A “SEP” in the Right Direction, Part 1

Why in the aftermath of a chemical accident does the government seek enormous cash penalties for accident prevention, when instead they could do more to reap the benefits of improving the environment and the communities surrounding an incident, and at the same time the government could be more proactive in avoiding future environmental problems?

The EPA has provided the ideal vehicle to address the avoidance of environmental harm in the guise of Supplemental Environmental Projects (SEPs).  A SEP is an environmentally beneficial project or activity that is not required by law, but that a defendant agrees to undertake as part of the settlement of an enforcement action.  A violator may pay a reduced cash penalty amount, but rather than simply writing a big check, they invest the would–be penalty amount in the affected community.  The SEP shifts the focus toward a model where the offender works to right the harm caused by their actions.   Environmental violators are encouraged to consider SEPs in communities where there are environmental justice (EJ) concerns.  EJ is defined as the equitable distribution of environmental risks and benefits.  EPA has always been keen to address harms done to communities disproportionally burdened by exposure to pollutants.

After a chemical accident, it makes logical sense to seek to repair the harm done to the community and to obtain measurable benefits ― by seeking to facilitate quicker and more efficient responses associated with emergency events; by seeking to provide technical support to the impacted community; by developing plans to respond to releases associated with emergency events and by working to enhance local coordination with emergency responders.  If using a SEP can be viewed as a vehicle designed to make an aggrieved community whole, and if a particular SEP can enable a community to feel better equipped to handle an impending disaster, then why shouldn’t a SEP be the premier mitigation tool in the enforcement arsenal, and the preferred tool to a large cash penalty.

With a SEP, an alleged violator voluntarily agrees to undertake an environmentally beneficial project related to a violation.  The undertaking is not required by law, but is typically part of the settlement of an enforcement action.   The SEP encourages environmental protection and public health benefits to the community that has been harmed.   EPA insists that some nexus exists between the SEP and the violation.   For example, a company that violates the Clean Air Act may propose a SEP that reduces toxic air pollutants into the environment.  A SEP furthers EPA’s goal of protecting and enhancing the public health and the environment.  The environmental project must not be something that the violator is legally required to do. The SEP must, too, advance one of the objectives of the environmental statute that is the basis for the enforcement action.

For fiscal years 2017-2019 EPA’s National Enforcement Initiative (NEI) added Reducing the risks and impacts of industrial accidents and releases as one of three new initiatives.  EPA indicated in the notice announcing the initiative that approximately 2,000 facilities are currently considered “high risk” because of their proximity to densely populated areas, the quantity and number of extremely hazardous substances they use, or their history of significant accidents.  EPA’s stated goal is to increase industry attention to preventing accidents, instead of addressing problems after the accidents occur.  So in settling an environmental enforcement action, it makes good sense to use a SEP.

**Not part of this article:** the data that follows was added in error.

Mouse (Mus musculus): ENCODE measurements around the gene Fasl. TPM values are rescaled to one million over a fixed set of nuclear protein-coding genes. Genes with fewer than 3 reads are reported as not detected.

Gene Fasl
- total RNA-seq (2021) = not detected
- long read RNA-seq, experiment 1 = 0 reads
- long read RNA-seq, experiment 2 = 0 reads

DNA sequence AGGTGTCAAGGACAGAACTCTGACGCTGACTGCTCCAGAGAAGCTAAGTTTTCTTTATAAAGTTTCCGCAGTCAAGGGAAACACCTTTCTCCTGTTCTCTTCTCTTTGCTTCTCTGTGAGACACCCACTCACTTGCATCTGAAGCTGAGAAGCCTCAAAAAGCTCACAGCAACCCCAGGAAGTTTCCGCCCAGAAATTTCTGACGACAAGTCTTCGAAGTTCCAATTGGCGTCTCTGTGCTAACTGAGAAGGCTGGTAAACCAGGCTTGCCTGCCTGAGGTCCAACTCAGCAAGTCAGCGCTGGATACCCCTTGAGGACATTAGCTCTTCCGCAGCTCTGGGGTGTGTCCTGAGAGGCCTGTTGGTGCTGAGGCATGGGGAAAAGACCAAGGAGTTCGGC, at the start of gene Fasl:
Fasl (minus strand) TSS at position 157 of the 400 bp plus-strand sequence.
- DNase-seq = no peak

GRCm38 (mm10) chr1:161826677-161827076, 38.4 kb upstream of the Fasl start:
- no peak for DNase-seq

On September 21, 2015 EPA announced a proposed settlement with Bayer CropScience (BCS) to resolve GDC (General Duty Clause) and RMP (risk management program) under The Clean Air Act (CAA) 112 (r) (1) and (7) for violations at its Institute, West Virginia plant arising from a chemical explosion, where two persons died, and some residents of the surrounding area needed to be evacuated.   BCS will fund over $4 million in SEPs, spend $450,000 in safety improvements at it chemical storage facilities across the United States and pay a fine of $975,000.  On August 9, 2016 the WV federal court finalized the settlement, by entering the consent decree.  The next blog will expand upon the details of BCS settlement with the government and focus on the specific SEPs agreed upon.

It is no accident that EPA’s 2017-2019 National Enforcement Initiative includes risks from the impacts of industrial accidents and releases.  In many ways EPA is looking to beef up its response to chemical releases.  Operations in various industries still present significant risks of accidental chemical releases. The Clean Air Act General Duty Clause (GDC) requires facilities with extremely hazardous substances present in any amount to know the chemical hazards, assess the consequences of releases, design, and operate the facility to prevent accidental releases and minimize the consequences of any release.

Companies can derive enormous benefits from implementing auditing programs for ensuring compliance with regulations, reviewing their chemical use, storage and handling practices, and whether their non-regulated chemical can be substituted for regulated ones or whether they can reduce quantities to below applicable RMP thresholds. All of these actions can compliment the good results supplemental environmental project could bring to a facility, and the surrounding community.

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